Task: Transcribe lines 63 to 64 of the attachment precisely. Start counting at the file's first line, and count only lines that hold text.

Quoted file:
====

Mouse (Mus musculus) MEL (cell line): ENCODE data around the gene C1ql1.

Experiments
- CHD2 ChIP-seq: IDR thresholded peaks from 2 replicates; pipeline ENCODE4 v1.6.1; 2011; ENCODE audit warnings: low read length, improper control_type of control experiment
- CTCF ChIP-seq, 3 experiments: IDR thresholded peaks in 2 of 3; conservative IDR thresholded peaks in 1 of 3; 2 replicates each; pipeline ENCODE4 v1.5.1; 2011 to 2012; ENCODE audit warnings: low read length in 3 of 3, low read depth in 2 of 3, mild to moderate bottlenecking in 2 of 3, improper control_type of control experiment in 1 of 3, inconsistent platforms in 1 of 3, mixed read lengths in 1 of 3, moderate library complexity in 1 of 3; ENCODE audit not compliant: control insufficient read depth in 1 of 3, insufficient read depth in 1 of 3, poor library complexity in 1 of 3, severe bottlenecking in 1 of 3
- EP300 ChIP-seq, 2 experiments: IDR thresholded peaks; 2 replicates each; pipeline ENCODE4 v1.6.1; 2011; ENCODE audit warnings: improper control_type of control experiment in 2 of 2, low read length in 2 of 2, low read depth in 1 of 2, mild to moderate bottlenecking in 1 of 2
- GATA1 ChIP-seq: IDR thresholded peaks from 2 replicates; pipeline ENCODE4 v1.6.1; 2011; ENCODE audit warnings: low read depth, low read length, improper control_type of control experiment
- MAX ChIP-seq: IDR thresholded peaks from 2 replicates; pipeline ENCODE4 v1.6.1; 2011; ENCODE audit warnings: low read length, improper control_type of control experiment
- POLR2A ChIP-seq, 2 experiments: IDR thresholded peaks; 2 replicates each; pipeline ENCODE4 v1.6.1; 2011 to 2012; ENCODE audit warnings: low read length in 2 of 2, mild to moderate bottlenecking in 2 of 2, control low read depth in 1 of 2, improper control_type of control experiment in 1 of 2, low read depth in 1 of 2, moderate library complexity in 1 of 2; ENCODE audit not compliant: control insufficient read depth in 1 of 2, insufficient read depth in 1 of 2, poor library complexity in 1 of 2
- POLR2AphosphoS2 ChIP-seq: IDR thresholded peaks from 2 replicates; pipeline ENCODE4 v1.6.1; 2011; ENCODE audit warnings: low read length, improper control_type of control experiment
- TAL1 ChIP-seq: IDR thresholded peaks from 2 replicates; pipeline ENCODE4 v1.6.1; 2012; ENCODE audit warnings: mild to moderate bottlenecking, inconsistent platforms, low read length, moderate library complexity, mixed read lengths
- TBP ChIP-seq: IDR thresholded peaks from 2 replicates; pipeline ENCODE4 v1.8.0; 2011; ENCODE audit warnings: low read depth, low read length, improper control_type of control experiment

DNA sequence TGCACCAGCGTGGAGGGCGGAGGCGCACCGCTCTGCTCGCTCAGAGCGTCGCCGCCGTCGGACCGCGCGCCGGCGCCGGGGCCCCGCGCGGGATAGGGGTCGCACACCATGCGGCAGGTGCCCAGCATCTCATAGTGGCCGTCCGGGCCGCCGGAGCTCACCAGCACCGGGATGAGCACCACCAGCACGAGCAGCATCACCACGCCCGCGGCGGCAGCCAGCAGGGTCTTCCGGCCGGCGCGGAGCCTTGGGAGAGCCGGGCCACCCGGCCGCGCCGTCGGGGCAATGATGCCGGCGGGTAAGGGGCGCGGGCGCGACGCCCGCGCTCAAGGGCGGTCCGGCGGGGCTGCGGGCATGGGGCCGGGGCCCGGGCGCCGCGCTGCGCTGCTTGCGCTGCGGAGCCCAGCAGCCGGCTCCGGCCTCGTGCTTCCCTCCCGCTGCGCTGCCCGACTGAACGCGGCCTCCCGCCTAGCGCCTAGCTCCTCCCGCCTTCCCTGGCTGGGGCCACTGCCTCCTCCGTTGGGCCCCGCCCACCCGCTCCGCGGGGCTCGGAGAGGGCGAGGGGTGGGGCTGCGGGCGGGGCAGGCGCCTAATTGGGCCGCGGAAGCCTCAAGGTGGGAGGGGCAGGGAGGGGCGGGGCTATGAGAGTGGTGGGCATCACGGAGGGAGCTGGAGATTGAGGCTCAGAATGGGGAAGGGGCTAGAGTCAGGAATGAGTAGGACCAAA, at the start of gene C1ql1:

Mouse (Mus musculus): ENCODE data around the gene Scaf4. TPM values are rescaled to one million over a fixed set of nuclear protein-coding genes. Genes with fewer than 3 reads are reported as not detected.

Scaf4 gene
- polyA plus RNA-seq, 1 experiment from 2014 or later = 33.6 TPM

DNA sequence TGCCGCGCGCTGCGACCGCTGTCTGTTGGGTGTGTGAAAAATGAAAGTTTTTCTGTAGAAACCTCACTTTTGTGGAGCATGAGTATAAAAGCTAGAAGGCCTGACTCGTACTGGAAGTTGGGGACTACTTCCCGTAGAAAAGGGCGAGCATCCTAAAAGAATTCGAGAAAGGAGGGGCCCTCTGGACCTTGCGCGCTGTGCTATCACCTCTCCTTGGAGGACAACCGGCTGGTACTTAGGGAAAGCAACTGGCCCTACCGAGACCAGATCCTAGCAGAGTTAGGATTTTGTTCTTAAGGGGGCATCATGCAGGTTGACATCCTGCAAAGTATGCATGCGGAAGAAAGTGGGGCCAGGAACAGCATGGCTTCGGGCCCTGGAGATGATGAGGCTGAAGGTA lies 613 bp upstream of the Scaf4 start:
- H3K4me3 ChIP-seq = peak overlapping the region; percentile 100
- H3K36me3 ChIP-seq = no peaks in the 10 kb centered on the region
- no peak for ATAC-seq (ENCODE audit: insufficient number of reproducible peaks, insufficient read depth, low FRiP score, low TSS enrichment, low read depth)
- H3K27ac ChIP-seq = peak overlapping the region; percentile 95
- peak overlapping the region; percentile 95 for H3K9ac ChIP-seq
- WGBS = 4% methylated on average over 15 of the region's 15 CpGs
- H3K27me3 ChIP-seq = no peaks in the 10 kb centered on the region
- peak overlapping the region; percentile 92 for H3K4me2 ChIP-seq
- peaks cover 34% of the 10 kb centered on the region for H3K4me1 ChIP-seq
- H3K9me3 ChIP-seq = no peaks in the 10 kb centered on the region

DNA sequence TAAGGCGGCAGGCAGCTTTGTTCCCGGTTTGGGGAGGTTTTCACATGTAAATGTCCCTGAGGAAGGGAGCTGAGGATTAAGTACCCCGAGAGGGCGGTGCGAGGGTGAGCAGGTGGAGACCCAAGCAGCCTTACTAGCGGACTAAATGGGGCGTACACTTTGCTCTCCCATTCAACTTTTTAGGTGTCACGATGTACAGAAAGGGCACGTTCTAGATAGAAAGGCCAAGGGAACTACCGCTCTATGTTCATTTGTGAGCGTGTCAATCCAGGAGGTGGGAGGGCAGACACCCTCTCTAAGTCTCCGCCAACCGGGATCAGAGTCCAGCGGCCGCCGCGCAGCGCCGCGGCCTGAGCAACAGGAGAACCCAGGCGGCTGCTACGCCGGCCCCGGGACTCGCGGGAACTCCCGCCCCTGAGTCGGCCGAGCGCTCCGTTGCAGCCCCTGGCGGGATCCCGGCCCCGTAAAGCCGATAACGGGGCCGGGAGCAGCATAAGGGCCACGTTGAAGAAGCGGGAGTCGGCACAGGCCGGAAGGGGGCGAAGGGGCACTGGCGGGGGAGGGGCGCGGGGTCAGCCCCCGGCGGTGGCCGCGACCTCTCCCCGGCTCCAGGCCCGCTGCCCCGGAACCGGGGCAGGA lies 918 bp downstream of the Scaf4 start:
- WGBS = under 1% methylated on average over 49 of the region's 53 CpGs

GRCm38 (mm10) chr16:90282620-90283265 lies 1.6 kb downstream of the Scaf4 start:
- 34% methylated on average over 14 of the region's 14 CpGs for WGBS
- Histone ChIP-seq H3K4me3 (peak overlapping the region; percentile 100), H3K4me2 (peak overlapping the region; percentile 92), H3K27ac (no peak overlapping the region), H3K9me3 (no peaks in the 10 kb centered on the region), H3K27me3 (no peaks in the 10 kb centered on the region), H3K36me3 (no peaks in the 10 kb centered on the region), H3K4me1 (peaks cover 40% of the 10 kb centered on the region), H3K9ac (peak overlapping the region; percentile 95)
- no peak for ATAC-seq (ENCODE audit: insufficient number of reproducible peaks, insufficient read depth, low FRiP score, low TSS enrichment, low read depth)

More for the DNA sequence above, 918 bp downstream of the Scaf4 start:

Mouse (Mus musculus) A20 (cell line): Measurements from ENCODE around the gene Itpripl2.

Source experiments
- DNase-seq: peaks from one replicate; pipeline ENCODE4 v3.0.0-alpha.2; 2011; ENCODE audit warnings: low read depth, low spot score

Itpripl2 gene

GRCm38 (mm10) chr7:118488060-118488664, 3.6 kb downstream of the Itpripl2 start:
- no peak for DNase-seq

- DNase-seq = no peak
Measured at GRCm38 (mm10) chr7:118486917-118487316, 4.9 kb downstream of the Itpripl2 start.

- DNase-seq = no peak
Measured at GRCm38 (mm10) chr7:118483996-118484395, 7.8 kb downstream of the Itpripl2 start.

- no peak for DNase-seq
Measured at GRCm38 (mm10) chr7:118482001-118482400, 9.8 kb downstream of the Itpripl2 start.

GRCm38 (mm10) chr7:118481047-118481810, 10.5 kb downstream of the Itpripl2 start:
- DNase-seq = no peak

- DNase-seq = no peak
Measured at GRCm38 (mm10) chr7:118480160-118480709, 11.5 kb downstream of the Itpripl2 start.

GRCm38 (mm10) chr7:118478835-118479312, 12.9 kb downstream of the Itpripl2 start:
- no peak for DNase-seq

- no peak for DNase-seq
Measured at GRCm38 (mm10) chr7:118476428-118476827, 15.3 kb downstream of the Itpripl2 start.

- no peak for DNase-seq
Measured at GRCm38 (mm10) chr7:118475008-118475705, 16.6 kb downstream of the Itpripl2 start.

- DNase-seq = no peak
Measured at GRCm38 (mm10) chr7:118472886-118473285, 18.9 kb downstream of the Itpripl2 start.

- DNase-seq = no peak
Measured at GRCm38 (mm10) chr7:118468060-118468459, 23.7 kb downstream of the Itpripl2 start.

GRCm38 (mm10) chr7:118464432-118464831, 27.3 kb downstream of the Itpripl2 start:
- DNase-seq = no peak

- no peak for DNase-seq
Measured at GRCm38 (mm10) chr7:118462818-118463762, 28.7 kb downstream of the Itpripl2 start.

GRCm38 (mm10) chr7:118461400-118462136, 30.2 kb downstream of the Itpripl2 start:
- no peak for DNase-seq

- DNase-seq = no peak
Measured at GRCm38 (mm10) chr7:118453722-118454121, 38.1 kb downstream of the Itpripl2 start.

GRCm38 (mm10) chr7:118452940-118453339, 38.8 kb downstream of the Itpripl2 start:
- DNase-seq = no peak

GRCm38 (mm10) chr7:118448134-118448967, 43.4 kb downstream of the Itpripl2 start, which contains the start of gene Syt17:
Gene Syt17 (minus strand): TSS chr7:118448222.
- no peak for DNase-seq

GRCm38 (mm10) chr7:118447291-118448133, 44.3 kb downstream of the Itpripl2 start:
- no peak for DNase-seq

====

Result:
Measured at GRCm38 (mm10) chr7:118462818-118463762, 28.7 kb downstream of the Itpripl2 start.

GRCm38 (mm10) chr7:118461400-118462136, 30.2 kb downstream of the Itpripl2 start: